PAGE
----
The world is gradually relearning how to travel again as each day sees an increase in the number of people receiving vaccinations. You can only go without seeing family, friends, and loved ones for a certain amount of time, and holiday travel presents a particular set of obstacles for people who have recently discovered they have hearing loss. There are a lot of things to deal with, like the noise of traffic and trouble communicating.

If you want your holiday travels to be more enjoyable, keep these suggestions in mind.

General Travel

When you’re on the road, do you find that you have to ask other people to repeat yourself rather often? It is in everyone’s best interest to ask the masked guy or woman hiding behind the glass divider in the busy lobby as few questions as is humanly possible.

Develop the habit of using the applications on your mobile device for anything, from making reservations and getting directions to setting alarms and converting currencies. Another solid strategy is to stick to procedures that have already been validated as effective. You should bring extra copies of your trip paperwork with you, such as the confirmation of your hotel reservation and your plane tickets.

Transport by Air and Rail

Do you feel you are not obtaining the most recent travel information? If you have problems hearing, kindly let the conductor or flight attendant know so they can keep you informed of any last-minute alterations.

In addition, you should get yourself ready for any potential delays by being familiar with the aircraft or train schedules, registering up for SMS alerts through the app that is appropriate to the situation, and keeping a watch on the live timetable screens. If you don’t want to miss your flight, get a seat that is as close to the departure lobby or the gate as you can get.


For those who have trouble hearing, a noisy car can be a frustrating experience. When roads are wet and slushy, they become exponentially more dangerous. Keep a notepad and pen handy if your driver has any queries, or use the ridesharing app on your phone to send and receive text messages. It’s best to let your driver know up front that you’re hard of hearing so they won’t assume anything or try to strike up a discussion with you.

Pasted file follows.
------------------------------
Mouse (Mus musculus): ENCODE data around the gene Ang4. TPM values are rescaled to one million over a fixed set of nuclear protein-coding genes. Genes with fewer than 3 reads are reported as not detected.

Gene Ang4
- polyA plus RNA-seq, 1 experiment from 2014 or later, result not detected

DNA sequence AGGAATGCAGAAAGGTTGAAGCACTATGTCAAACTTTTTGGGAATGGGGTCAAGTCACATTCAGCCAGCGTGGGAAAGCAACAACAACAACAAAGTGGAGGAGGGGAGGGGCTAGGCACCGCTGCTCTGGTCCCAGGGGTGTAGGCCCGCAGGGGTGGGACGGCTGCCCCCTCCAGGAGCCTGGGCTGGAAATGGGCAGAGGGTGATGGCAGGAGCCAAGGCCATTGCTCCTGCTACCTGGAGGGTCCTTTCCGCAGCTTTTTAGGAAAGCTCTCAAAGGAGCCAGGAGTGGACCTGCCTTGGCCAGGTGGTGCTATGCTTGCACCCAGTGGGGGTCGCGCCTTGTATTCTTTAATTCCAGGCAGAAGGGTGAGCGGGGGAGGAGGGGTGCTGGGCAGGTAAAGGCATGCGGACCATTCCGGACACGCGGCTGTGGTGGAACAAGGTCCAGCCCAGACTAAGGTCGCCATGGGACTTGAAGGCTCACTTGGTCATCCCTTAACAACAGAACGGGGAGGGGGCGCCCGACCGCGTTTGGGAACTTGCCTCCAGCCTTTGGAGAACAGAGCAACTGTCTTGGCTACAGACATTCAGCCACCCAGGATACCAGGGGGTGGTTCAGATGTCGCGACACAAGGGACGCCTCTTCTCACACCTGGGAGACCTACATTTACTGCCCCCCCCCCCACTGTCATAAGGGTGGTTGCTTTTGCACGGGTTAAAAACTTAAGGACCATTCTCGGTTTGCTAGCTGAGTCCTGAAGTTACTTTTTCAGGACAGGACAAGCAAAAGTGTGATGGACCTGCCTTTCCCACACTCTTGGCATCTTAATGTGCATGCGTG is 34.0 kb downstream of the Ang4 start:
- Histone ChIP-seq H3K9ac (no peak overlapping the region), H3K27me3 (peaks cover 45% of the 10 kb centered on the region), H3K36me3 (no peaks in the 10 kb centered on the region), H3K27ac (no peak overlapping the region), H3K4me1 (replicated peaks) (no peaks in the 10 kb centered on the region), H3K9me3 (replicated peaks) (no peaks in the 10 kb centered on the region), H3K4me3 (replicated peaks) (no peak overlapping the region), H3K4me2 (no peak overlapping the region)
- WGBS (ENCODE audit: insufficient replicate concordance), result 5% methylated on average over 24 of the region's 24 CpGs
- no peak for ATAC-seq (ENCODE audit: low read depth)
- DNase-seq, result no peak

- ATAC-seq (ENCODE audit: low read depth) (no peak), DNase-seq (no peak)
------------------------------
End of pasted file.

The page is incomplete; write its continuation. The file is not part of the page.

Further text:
Hearing Aid Travel

Extra hearing aid tubes and batteries should be brought if you use them. There are some places where this might be hard to get by. If you’re going somewhere hot and muggy, you should bring a dehumidifier to dry out your hearing aids every night to avoid any issues with moisture.

Many precautions can be taken to ensure the safety, convenience, and enjoyment of travel for those with hearing loss. Hearing loss is no reason to forgo seeing the world. Prepare for your trip, let other people know (including hosts on public transit and hotel staff) that you have a hearing impairment, and have fun!


Keep hard copies of your hotel booking confirmations, dates, and costs with you at all times. Let the front desk staff know that you have trouble hearing. In the case of an unexpected situation, this is crucial.

Some of the world’s biggest hotel chains have started putting in visual alerting equipment like lights that flash when the doorbell or phone rings or when the fire or emergency alarm goes off. This is to help their guests who are deaf or hard of hearing.

 Nevertheless, getting in touch with the hotel ahead of time to make the necessary arrangements could prove to be a wise move. Find out what help with browsing the web and sending emails is offered. What sort of internet connection (wired or wireless) does the hotel offer? Is a personal computer required? Is there a business centre you could utilise for this?